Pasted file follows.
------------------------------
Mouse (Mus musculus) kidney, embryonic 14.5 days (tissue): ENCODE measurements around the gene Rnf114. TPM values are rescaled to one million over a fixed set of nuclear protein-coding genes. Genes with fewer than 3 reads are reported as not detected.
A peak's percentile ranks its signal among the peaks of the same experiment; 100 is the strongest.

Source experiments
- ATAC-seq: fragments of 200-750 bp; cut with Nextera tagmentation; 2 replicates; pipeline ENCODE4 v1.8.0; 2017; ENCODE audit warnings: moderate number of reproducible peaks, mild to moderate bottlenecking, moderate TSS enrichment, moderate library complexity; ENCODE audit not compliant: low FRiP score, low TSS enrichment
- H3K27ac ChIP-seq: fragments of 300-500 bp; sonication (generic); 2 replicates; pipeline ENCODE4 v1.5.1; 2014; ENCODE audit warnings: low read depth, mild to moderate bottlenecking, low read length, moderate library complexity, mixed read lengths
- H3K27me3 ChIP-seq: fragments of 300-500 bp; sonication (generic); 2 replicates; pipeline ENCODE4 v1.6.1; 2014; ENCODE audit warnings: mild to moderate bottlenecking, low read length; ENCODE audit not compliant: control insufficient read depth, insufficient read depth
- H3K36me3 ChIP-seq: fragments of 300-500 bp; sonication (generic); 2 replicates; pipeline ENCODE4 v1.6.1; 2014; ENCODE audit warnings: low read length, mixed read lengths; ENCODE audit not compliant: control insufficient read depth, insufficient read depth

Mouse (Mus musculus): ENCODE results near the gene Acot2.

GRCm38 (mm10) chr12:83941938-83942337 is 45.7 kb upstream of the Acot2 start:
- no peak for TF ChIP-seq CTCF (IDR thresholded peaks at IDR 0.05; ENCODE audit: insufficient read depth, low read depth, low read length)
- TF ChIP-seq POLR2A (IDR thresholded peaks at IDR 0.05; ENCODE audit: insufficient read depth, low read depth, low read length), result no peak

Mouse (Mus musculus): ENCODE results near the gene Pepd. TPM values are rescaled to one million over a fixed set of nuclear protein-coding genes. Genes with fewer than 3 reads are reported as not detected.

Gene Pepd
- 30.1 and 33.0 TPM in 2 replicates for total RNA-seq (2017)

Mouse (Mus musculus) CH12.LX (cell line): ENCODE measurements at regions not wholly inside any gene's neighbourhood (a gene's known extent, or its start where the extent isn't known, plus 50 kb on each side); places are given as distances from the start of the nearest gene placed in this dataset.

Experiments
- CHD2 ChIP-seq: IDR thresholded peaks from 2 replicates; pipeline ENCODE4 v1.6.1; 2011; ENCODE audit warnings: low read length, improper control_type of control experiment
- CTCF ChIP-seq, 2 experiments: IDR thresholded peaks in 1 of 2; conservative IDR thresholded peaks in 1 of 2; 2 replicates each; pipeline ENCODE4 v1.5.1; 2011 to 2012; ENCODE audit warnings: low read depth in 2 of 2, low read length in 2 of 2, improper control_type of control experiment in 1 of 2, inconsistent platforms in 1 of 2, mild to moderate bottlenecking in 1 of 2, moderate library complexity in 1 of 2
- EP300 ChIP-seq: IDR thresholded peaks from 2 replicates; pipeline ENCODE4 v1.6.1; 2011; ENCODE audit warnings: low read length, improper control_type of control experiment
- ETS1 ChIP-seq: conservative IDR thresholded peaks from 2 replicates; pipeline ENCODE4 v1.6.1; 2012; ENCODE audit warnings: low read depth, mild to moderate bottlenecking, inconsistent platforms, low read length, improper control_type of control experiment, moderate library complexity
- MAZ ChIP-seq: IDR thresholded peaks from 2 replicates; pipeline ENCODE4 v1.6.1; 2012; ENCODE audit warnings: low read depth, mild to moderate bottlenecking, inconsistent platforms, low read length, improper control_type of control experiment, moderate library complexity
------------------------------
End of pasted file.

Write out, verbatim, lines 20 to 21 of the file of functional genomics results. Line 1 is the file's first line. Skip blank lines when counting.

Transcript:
- ETS1 ChIP-seq: conservative IDR thresholded peaks from 2 replicates; pipeline ENCODE4 v1.6.1; 2012; ENCODE audit warnings: low read depth, mild to moderate bottlenecking, inconsistent platforms, low read length, improper control_type of control experiment, moderate library complexity
- MAZ ChIP-seq: IDR thresholded peaks from 2 replicates; pipeline ENCODE4 v1.6.1; 2012; ENCODE audit warnings: low read depth, mild to moderate bottlenecking, inconsistent platforms, low read length, improper control_type of control experiment, moderate library complexity